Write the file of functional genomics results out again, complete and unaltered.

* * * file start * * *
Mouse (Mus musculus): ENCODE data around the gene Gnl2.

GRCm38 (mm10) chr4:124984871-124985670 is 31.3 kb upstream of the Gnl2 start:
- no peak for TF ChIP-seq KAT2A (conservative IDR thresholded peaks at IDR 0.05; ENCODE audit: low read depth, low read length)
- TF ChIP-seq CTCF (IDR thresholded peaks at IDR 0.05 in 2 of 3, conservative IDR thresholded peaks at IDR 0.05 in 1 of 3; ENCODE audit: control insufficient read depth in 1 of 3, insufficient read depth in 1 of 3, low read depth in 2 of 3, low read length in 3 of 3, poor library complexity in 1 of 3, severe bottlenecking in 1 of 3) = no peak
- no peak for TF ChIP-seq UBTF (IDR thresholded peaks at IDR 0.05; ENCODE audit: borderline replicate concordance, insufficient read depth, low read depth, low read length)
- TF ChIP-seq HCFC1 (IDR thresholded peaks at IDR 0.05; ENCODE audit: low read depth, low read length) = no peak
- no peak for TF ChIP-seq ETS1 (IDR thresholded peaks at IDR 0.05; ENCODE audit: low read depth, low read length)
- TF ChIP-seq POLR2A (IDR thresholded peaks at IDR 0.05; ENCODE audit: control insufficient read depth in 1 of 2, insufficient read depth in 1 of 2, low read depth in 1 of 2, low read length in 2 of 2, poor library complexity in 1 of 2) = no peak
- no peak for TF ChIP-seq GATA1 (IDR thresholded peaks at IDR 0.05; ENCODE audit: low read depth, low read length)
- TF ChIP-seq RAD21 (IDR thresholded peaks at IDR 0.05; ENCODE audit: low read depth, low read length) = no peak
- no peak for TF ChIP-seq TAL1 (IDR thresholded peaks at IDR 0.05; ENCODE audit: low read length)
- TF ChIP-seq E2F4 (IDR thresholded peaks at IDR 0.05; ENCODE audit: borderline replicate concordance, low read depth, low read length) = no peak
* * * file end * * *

Mouse (Mus musculus): ENCODE data around the gene Gnl2.

GRCm38 (mm10) chr4:124984871-124985670 is 31.3 kb upstream of the Gnl2 start:
- no peak for TF ChIP-seq KAT2A (conservative IDR thresholded peaks at IDR 0.05; ENCODE audit: low read depth, low read length)
- TF ChIP-seq CTCF (IDR thresholded peaks at IDR 0.05 in 2 of 3, conservative IDR thresholded peaks at IDR 0.05 in 1 of 3; ENCODE audit: control insufficient read depth in 1 of 3, insufficient read depth in 1 of 3, low read depth in 2 of 3, low read length in 3 of 3, poor library complexity in 1 of 3, severe bottlenecking in 1 of 3) = no peak
- no peak for TF ChIP-seq UBTF (IDR thresholded peaks at IDR 0.05; ENCODE audit: borderline replicate concordance, insufficient read depth, low read depth, low read length)
- TF ChIP-seq HCFC1 (IDR thresholded peaks at IDR 0.05; ENCODE audit: low read depth, low read length) = no peak
- no peak for TF ChIP-seq ETS1 (IDR thresholded peaks at IDR 0.05; ENCODE audit: low read depth, low read length)
- TF ChIP-seq POLR2A (IDR thresholded peaks at IDR 0.05; ENCODE audit: control insufficient read depth in 1 of 2, insufficient read depth in 1 of 2, low read depth in 1 of 2, low read length in 2 of 2, poor library complexity in 1 of 2) = no peak
- no peak for TF ChIP-seq GATA1 (IDR thresholded peaks at IDR 0.05; ENCODE audit: low read depth, low read length)
- TF ChIP-seq RAD21 (IDR thresholded peaks at IDR 0.05; ENCODE audit: low read depth, low read length) = no peak
- no peak for TF ChIP-seq TAL1 (IDR thresholded peaks at IDR 0.05; ENCODE audit: low read length)
- TF ChIP-seq E2F4 (IDR thresholded peaks at IDR 0.05; ENCODE audit: borderline replicate concordance, low read depth, low read length) = no peak